Lesson 93: How to segment your translation market?

Lesson 93: How to segment your translation market?

In my previous article, we looked at segmentation and how does it help us selling translation. This week’s much more practical. I’d like to walk you through the process of segmenting your customers. It’s very hands-on and practical, so just follow it step by step. No woolly introductions this time.

1) Identifying real segments

Customer segmentation is not about creating segments, but about finding the needs and values that certain customer share that make them different from each other. This is why customer segmentation starts with thorough market research to first identify these needs and values for all of your existing or potential customers. Then it’s much easier to say lawyers value reputation, while business owners value quick delivery, and put them into two distinct segments. However you decide to divide up your prospects, make sure that all segments of your translation market are homogenous and different, measurable, accessible, substantial and viable. In other words, creating a segment for Polish poetry readers may be doable, but not necessarily measurable or viable for my business.

2) Setting an objective

Segmentation is just a tool to help you achieve your objectives, therefore it’s paramount to establish clear goals you want to achieve with each segment. For example, in my business segment, I may want to gain more high profit customers, while in the legal translation sector I may want to boost customer retention (so make sure they keep coming back for more).

3) Analysing the situation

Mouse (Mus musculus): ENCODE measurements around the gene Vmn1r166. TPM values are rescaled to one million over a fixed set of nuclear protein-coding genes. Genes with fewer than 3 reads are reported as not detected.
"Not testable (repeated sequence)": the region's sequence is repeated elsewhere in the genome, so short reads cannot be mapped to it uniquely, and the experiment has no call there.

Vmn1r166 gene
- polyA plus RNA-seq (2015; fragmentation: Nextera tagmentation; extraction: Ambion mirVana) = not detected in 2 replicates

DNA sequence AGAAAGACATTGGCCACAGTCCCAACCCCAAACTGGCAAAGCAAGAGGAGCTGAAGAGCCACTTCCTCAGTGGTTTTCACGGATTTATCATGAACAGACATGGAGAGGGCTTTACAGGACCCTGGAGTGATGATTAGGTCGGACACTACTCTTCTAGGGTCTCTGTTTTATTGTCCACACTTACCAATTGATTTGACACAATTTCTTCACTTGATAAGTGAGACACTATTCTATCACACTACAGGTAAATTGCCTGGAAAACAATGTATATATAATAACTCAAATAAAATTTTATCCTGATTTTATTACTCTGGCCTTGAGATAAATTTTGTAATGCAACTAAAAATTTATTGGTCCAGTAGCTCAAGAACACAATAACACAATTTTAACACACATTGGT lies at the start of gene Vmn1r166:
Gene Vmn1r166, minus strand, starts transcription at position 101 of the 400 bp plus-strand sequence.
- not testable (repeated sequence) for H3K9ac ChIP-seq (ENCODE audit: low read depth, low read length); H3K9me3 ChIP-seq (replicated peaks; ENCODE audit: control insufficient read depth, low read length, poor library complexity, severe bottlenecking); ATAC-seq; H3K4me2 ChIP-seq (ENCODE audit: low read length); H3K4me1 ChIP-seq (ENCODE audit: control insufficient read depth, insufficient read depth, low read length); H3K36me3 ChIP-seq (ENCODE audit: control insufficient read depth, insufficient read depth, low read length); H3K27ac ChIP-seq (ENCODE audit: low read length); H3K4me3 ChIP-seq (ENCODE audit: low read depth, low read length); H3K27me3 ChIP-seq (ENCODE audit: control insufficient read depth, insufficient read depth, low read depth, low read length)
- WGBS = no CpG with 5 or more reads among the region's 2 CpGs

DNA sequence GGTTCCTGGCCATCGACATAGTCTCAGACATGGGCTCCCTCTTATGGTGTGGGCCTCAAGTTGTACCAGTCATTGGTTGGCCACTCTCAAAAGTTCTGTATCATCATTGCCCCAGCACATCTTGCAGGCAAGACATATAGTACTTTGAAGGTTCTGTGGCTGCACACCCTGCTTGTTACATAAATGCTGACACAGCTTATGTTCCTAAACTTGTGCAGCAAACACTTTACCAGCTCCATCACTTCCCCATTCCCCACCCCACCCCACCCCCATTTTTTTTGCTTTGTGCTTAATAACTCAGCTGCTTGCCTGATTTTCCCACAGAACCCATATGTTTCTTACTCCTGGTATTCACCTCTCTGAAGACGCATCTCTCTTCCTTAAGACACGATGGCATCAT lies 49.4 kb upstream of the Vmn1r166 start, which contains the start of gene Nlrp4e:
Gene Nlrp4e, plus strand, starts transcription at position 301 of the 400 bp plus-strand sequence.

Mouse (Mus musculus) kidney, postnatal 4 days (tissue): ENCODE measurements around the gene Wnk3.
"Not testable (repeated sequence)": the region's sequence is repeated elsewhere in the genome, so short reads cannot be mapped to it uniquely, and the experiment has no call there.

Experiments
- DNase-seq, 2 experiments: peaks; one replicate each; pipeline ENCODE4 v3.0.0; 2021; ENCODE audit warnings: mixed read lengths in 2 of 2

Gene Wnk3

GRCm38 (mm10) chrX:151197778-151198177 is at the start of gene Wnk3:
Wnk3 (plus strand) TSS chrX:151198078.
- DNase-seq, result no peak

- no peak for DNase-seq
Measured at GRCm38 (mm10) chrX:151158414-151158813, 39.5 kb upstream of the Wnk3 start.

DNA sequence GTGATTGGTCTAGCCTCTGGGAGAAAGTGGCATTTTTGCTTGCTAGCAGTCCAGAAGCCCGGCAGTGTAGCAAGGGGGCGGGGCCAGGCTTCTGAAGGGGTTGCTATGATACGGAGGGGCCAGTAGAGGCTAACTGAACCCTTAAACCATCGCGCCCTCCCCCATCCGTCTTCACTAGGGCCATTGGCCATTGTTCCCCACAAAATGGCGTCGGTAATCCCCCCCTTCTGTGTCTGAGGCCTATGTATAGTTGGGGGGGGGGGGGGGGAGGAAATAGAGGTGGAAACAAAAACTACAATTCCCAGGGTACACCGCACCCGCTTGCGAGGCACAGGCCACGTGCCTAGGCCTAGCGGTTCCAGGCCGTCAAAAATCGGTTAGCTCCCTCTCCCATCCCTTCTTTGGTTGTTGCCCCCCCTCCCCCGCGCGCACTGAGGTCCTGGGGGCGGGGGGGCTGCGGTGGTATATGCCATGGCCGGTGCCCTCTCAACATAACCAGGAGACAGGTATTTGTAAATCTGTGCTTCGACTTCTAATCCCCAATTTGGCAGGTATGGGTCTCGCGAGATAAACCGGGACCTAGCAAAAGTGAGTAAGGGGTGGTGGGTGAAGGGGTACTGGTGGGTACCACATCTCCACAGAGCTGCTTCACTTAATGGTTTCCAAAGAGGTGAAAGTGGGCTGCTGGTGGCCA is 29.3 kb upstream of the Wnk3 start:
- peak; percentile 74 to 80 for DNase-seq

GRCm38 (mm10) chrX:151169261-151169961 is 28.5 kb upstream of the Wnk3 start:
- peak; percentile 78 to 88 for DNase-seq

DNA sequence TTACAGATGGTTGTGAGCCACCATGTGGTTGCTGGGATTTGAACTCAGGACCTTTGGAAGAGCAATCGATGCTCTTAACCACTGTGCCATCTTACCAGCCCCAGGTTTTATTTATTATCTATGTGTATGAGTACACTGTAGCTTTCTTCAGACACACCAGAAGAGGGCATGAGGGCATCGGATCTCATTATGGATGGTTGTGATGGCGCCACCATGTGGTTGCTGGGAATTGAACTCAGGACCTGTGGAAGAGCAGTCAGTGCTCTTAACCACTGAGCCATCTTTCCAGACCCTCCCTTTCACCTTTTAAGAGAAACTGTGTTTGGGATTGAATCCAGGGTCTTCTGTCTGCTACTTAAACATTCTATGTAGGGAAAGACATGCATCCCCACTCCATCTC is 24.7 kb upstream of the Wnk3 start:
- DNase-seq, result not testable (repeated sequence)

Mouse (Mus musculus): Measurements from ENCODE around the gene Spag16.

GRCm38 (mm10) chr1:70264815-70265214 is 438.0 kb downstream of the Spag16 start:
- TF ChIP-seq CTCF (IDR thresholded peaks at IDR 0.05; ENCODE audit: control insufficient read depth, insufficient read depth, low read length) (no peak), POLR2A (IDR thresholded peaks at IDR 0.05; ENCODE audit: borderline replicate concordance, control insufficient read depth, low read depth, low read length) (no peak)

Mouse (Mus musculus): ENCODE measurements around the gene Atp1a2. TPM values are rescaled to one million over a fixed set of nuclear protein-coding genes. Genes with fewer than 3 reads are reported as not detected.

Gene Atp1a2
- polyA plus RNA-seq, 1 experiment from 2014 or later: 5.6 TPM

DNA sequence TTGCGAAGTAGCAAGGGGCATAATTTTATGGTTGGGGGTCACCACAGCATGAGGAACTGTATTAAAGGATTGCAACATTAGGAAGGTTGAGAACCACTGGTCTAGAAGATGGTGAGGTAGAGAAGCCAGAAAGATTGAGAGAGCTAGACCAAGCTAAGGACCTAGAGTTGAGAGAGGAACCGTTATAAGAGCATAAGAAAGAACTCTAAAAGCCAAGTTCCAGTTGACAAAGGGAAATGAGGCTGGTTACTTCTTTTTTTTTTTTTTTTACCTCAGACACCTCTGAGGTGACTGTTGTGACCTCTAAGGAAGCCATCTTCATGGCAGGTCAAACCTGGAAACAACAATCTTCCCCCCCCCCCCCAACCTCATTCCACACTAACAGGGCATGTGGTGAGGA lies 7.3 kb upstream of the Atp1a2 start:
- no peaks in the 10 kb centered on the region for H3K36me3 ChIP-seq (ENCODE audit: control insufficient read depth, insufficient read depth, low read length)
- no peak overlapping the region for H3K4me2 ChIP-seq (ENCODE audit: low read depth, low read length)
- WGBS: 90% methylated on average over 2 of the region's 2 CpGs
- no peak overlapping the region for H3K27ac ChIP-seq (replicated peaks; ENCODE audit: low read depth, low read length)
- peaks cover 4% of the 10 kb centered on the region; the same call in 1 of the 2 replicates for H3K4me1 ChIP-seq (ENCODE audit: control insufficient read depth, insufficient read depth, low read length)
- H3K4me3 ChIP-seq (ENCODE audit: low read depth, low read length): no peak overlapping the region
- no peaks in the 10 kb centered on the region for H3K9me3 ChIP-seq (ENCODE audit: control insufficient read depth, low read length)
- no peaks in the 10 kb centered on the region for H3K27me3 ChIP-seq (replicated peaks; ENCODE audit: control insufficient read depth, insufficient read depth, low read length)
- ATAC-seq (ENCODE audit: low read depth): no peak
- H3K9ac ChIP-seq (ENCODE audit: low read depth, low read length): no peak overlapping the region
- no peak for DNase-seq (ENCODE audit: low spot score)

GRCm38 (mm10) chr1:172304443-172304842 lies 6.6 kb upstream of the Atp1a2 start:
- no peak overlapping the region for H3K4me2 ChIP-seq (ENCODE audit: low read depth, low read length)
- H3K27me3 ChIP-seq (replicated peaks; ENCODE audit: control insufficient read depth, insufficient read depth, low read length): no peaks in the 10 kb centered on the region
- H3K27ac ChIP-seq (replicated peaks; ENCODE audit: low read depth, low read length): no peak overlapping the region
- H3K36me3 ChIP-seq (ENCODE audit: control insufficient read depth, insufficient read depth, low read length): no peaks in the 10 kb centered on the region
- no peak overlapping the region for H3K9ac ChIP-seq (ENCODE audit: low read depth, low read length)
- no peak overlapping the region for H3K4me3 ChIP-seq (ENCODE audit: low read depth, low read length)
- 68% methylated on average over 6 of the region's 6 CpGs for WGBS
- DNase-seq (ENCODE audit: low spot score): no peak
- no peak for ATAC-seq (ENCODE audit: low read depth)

Then, it’s important to identify your current position, capabilities, and constraints. I may have identified a great segment in astrophysics translation from German to Polish, but I neither speak the language nor understand much of astrophysics. This is just an extreme example, but you’re bound to find customer or prospect segments where you’re more likely to fit in well, and those where it would require you to overcome many obstacles and constraints. To maximise the benefits from segmentation, concentrate on aligning your situation with the segments you’ve identified. You should also compile a list of marketing tools available.

4) Segment profiling

If you’ve ever been to any of my talks or done my School course, you’ve heard me talk about Ideal Customer Avatars (and yes, there’s a month coming up on this topic, too). The main idea here is that each of your segments should have a profile of an ideal (representative) customer, outlining demographical and behavioural elements.

5) Selecting segments to target

As I said in point 2, you need to have clear objectives and match them with segments. The key part in here is to select segments to target in some sort of an order, so that you don’t just try to target everybody at the same time. Look at your objectives against feasibility and start with segments where all actions are more likely to bring the desired return.

6) Developing a marketing strategy

The beauty of segmentation is that it gives you a clear idea of how to target each segment most effectively. By the time you get to point 6, you’ve learned so much about your potential clients that you simply know what works with them, where to find them and how to market your services to them, in each segment separately, one at a time. Knowing who to target, you can select the right tools and fire away.

Happy segmenting! Next week we’re going to cover mistakes to avoid when segmenting your market.

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